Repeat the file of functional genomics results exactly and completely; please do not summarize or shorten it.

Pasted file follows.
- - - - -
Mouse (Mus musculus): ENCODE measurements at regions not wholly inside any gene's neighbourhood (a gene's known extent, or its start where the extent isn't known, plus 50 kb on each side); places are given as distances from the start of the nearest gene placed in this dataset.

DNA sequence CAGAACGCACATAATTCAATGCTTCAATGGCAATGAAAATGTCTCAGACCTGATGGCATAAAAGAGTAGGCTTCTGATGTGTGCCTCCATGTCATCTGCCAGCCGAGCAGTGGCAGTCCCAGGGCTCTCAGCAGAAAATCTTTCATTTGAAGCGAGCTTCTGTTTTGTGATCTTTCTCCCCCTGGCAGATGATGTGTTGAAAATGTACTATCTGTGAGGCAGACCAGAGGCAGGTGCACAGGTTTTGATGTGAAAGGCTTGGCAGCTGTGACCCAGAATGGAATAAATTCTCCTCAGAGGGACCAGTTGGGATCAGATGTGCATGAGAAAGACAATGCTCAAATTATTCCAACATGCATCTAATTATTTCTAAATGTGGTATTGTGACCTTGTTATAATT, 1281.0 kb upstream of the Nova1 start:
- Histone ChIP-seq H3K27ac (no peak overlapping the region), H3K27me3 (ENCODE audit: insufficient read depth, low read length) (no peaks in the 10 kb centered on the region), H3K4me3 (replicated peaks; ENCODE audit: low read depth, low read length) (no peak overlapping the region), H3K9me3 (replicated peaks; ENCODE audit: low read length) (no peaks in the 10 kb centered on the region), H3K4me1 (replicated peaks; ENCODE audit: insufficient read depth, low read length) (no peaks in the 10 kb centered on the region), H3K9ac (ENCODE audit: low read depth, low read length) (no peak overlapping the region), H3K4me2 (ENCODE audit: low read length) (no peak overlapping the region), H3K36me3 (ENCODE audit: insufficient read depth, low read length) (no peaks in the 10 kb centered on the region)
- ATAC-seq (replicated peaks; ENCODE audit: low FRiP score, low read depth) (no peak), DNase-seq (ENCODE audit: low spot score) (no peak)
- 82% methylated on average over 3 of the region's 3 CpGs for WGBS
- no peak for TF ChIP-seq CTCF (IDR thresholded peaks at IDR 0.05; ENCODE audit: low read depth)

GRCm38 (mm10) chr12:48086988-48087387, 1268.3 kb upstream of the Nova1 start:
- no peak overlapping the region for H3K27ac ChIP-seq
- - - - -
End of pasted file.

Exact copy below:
Mouse (Mus musculus): ENCODE measurements at regions not wholly inside any gene's neighbourhood (a gene's known extent, or its start where the extent isn't known, plus 50 kb on each side); places are given as distances from the start of the nearest gene placed in this dataset.

DNA sequence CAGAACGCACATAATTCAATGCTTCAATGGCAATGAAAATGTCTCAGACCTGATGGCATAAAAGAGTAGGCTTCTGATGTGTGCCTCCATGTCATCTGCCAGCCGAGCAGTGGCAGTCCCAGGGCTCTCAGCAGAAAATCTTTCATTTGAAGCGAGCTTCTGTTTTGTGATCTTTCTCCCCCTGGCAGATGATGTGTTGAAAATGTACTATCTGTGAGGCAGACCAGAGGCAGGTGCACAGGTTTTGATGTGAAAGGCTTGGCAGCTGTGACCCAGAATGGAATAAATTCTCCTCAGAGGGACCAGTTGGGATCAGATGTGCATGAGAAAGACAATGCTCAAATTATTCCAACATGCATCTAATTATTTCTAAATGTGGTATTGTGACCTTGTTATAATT, 1281.0 kb upstream of the Nova1 start:
- Histone ChIP-seq H3K27ac (no peak overlapping the region), H3K27me3 (ENCODE audit: insufficient read depth, low read length) (no peaks in the 10 kb centered on the region), H3K4me3 (replicated peaks; ENCODE audit: low read depth, low read length) (no peak overlapping the region), H3K9me3 (replicated peaks; ENCODE audit: low read length) (no peaks in the 10 kb centered on the region), H3K4me1 (replicated peaks; ENCODE audit: insufficient read depth, low read length) (no peaks in the 10 kb centered on the region), H3K9ac (ENCODE audit: low read depth, low read length) (no peak overlapping the region), H3K4me2 (ENCODE audit: low read length) (no peak overlapping the region), H3K36me3 (ENCODE audit: insufficient read depth, low read length) (no peaks in the 10 kb centered on the region)
- ATAC-seq (replicated peaks; ENCODE audit: low FRiP score, low read depth) (no peak), DNase-seq (ENCODE audit: low spot score) (no peak)
- 82% methylated on average over 3 of the region's 3 CpGs for WGBS
- no peak for TF ChIP-seq CTCF (IDR thresholded peaks at IDR 0.05; ENCODE audit: low read depth)

GRCm38 (mm10) chr12:48086988-48087387, 1268.3 kb upstream of the Nova1 start:
- no peak overlapping the region for H3K27ac ChIP-seq